Investors in the Turkish Investment Fund (TKF) have done rather well over the last two years. Look at this chart (click to enlarge) comparing TKF (green) to the S&P 500 (orange):
Now, Morgan Stanley economist Serhan Cevik predicts that Turkey will continue to outperform the global economy in 2007:
After decades of instability, Turkey is at last breaking the curse of boom-bust cycles. Our projections for Turkey have been significantly more optimistic than market expectations in the last three years, and our latest assessment is apparently no exception. Despite the expected global slowdown in 2007, the Turkish economy, in our view, will continue to outperform the rest of the world, as the growth rate of real gross domestic product accelerates from 6.2% this year to 6.5% in 2006 and then to 6.8% in 2007. This is, to say the least, a bold forecast, since most economists, focusing on the ‘deterioration’ of Turkey’s current account balance, keep expecting a costly adjustment. Our out-of-consensus call on Turkey’s economic and financial markets has so far been correct, but could global imbalances bring an abrupt end to the ‘age of stability’ in Turkey? We believe that such a risk, while always present, is becoming increasingly unlikely.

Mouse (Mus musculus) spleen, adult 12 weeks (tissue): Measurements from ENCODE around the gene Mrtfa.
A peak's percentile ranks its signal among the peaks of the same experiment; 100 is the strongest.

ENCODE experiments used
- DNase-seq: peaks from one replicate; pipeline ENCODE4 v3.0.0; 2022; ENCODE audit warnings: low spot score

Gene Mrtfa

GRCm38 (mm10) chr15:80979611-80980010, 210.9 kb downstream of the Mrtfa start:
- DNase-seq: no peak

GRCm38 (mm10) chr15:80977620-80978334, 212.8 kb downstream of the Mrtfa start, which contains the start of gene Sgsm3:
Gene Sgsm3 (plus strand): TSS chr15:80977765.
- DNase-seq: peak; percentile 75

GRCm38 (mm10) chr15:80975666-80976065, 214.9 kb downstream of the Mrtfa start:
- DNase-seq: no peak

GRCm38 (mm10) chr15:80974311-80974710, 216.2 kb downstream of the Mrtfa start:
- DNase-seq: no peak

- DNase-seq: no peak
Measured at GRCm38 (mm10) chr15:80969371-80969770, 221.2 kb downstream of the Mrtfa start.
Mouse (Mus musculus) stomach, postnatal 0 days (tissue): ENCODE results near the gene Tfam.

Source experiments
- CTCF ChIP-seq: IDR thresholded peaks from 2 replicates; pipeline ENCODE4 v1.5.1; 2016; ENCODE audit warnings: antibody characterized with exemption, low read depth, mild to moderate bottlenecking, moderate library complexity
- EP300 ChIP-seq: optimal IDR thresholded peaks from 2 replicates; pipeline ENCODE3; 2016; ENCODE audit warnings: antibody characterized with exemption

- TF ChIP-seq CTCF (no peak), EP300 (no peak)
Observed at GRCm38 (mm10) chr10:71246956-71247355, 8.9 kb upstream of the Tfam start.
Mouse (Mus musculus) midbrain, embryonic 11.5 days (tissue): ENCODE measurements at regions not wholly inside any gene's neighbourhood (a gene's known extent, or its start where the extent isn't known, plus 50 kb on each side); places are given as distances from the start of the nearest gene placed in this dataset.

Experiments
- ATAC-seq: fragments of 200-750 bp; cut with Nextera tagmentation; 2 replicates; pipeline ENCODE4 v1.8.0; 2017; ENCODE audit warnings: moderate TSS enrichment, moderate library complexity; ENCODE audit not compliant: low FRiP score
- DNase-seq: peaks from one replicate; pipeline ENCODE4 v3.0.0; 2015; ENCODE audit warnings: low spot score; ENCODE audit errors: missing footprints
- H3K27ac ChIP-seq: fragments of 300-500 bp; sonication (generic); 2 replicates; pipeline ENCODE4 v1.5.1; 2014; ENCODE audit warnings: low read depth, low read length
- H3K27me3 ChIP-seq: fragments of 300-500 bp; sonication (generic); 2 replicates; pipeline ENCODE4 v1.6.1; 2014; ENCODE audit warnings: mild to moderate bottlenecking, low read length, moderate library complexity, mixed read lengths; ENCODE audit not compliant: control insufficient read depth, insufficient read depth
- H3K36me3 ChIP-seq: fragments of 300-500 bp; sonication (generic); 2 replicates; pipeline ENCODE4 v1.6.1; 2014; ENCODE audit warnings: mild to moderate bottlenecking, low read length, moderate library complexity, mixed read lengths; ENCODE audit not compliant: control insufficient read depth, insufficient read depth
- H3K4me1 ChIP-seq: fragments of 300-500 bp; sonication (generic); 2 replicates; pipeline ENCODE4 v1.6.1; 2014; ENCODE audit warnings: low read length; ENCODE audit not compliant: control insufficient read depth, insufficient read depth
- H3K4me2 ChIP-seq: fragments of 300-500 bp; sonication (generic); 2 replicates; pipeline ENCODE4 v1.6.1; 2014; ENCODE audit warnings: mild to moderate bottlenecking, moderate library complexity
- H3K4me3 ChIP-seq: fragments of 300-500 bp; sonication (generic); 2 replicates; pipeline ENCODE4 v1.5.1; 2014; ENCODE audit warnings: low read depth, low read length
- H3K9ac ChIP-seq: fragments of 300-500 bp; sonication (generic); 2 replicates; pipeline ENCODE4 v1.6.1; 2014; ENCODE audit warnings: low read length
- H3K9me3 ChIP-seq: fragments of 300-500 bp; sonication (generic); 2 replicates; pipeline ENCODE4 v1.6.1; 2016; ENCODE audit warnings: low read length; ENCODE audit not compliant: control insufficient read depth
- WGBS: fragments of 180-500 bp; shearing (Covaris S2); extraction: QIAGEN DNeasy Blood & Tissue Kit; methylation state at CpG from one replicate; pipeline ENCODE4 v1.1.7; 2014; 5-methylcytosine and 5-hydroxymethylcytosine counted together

(Full essay here.)
Does that make TKF an attractive investment for 2007? Your call, but note that the fund (a closed-end fund rather than an ETF) now trades at a 26% premium to net asset value.
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